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# A nice problem I made

(Assume that there is no friction and drag, and the ball follows the law of reflection.) Suppose we have an $$n$$-gon. There is a point-like ball at the midpoint of one of the sides of the $$n$$-gon (call that side Side A). It is launched to the midpoint of another side (call that Side B). Let $$k$$ be the number of sides clockwise to Side A but counterclockwise to Side B (not including Side A and Side B). Define the function $$\delta_n(k)$$ to be $$k$$ if the ball bounces off every side of the $$n$$-gon before returning to the launch point, and otherwise $$0$$. Find the closed form for the sum $\sum^{n-2}_{k=0}{\delta_n(k)}$

EDIT: Here is a hint: Euler's Totient Function

And if that doesn't make sense, here is a stepping stone: GCD. (Thanks Calvin L.)

Note by Daniel Liu
4 years, 5 months ago

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A better hint would be Greatest Common Divisor, though it might give away too much.

Staff - 4 years, 5 months ago

I assume you are talking about a regular n-gon?

- 4 years, 5 months ago

yes.

- 4 years, 5 months ago

Are you bobthesmartypants? :P

- 4 years, 5 months ago

Yeah that's what I thought.

- 4 years, 5 months ago

yep :P

- 4 years, 5 months ago

Consider a square. $$\delta_{4}(2) = 2$$, because the ball will hit all sides before returning to its initial position. Also, $$\delta_{4}(0) = 0$$, but that doesn't contribute to the sum. So $\sum\limits_{k=0}^{2} \delta_{4}(k) = 2$ In general, $\sum\limits_{k=0}^{n-2} \delta_{n}(k) \geq n - 2$ Another observation I made is that $\sum\limits_{k=0}^{p-2} \delta_{p}(k) = \sum\limits_{k=0}^{p-2} k = \frac{(p-2)(p-1)}{2}$ for every prime number p. This is because the ball will never return to the initial position before hitting each side in such a p-gon, no matter which side you point the ball at.

- 4 years, 5 months ago

Sorry, but you answer is incorrect. Solving for the square does not solve it for every other n-gon.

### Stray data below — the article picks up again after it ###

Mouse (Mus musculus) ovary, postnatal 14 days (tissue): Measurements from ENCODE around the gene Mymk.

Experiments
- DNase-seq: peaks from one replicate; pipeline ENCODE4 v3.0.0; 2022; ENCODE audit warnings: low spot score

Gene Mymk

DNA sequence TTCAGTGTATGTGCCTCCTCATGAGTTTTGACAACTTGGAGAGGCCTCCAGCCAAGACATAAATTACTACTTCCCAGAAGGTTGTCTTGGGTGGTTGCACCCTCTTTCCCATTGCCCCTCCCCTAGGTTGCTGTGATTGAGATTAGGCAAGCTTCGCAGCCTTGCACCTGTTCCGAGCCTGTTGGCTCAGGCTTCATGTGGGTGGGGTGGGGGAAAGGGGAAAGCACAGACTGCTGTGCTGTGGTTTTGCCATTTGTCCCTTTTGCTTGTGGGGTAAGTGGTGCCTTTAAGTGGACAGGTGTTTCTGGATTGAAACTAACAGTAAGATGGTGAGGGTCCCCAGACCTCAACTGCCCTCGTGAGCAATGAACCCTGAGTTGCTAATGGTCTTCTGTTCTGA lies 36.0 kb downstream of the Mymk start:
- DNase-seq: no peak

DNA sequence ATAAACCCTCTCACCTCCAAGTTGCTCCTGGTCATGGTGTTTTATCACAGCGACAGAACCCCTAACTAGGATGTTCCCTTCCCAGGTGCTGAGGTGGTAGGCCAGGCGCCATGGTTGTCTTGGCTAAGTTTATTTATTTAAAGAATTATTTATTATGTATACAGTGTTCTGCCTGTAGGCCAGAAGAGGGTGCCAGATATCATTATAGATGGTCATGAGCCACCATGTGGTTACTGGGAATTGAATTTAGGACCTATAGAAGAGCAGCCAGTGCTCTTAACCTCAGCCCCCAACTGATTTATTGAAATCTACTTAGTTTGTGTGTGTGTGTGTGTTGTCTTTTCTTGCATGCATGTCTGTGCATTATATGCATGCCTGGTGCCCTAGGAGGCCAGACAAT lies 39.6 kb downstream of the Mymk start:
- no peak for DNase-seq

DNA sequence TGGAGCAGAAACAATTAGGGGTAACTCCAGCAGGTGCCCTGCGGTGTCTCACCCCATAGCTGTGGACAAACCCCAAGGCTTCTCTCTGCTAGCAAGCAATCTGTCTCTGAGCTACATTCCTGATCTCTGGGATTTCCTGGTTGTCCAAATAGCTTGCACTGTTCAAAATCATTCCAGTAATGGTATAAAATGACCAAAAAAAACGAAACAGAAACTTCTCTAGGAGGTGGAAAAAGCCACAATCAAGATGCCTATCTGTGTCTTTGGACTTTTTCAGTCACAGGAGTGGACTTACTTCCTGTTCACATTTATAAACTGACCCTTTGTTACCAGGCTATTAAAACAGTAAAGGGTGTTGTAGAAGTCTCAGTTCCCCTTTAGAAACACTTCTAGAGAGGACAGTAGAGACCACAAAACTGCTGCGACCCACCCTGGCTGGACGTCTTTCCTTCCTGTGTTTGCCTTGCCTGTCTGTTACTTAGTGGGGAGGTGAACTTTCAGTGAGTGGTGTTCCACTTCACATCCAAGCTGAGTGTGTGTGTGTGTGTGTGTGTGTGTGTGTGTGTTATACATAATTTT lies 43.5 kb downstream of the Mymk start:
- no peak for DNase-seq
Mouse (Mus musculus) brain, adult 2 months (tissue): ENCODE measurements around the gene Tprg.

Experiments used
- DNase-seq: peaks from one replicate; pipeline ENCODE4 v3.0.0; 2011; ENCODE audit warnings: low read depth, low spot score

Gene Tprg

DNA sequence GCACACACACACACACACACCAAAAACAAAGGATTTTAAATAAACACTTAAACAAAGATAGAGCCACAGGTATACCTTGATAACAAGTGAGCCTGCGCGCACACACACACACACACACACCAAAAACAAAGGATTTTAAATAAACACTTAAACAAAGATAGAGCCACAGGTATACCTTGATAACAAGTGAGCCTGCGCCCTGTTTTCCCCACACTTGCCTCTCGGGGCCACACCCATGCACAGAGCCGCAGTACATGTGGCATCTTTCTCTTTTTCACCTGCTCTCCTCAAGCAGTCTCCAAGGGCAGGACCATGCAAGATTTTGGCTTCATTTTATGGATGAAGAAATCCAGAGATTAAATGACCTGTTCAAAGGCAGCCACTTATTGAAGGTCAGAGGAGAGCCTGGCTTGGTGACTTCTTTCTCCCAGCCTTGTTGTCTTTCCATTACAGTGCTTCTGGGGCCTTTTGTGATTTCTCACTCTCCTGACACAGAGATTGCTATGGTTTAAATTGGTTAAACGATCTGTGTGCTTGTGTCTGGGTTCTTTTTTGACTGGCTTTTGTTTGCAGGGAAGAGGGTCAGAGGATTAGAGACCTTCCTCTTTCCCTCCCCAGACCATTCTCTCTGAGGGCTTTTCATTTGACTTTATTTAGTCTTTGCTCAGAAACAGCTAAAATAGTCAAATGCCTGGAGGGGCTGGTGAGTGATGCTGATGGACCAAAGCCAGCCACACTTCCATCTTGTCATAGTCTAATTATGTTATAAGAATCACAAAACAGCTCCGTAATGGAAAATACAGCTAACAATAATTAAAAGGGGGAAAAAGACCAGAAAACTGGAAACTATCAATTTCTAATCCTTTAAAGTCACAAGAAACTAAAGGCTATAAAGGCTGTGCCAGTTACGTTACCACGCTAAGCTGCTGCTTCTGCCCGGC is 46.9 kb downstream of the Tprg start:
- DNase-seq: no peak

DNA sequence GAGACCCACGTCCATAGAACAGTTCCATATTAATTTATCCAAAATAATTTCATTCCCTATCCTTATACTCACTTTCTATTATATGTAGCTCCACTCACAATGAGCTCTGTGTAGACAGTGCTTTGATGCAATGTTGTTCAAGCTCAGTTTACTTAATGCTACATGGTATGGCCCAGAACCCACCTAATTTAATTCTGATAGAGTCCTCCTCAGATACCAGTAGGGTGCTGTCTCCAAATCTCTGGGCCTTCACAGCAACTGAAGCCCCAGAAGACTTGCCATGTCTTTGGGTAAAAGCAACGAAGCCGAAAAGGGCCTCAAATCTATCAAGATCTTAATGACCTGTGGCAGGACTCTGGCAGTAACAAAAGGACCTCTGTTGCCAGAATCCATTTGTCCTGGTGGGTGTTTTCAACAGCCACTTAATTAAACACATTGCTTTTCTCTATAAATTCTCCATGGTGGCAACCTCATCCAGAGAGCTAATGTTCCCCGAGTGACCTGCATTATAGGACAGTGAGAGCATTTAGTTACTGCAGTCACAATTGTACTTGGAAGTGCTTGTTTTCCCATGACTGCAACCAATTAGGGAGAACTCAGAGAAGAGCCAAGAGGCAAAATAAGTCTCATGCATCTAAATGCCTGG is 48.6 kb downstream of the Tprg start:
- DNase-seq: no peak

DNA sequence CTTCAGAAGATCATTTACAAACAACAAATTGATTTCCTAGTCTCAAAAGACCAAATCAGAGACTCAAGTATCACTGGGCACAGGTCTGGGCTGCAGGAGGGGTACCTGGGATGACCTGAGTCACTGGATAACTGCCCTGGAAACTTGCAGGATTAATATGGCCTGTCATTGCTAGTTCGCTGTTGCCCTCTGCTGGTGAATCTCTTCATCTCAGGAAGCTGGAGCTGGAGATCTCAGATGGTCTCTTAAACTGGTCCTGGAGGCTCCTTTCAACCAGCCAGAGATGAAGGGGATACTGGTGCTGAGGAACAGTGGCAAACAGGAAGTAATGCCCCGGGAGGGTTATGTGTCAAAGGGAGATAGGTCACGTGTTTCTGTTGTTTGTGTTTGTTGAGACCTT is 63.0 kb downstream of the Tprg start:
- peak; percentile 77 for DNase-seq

HINT: Euler's totient function

- 4 years, 5 months ago

Yes, I already figured out I should use the Totient function. :) Also, I did not give an incorrect answer, because I did not yet give an answer… I just showed my observations. :)

I know that $\sum\limits_{k=0}^{n-2} \delta_{n}(k) = - \phi(n) + \sum_{k=1}^{n-1} \begin{cases} k &\mbox{if } \gcd(n,k) = 1 \\ 0 &\mbox{otherwise} \end{cases}$ but that's all I got so far. ;-) Can it get better than this?

- 4 years, 4 months ago

yep, there is actually a closed form for the second sum on the RHS. Hint on finding the closed sum: What is Gauss famous for as a schoolchild?

- 4 years, 4 months ago

The second term: $\sum_{k=1}^{n-1} \begin{cases} k &\mbox{if } \gcd(n,k) = 1 \\ 0 &\mbox{otherwise} \end{cases}$ is the sum of all values $$k$$ smaller than $$n$$ that are coprime to $$n$$. These values $$k$$ seem symmetric about $$\frac{n}{2}$$. For example, if $$n=6$$ then $$k=1$$ or $$k=5$$. And (intuitively) this works for any $$n$$. So basically, the average for all values $$k$$ is $$\frac{n}{2}$$. So the second term in my previous solution is equal to the average $$\left(\frac{n}{2}\right)$$ multiplied by the number of terms $$\left(\phi(n)\right)$$: \begin{align*} \sum\limits^{n-2}_{k=0} \delta_{n}(k) &= \phi(n) * \frac{n}{2} - \phi(n) \\ &= \phi(n) \left(\frac{n}{2} - 1\right) \end{align*} I'm guessing this is the answer? :) That was a very entertaining problem, thanks.

- 4 years, 4 months ago

- 4 years, 4 months ago

Is the answer zero??

- 4 years, 5 months ago

no, sorry.

- 4 years, 4 months ago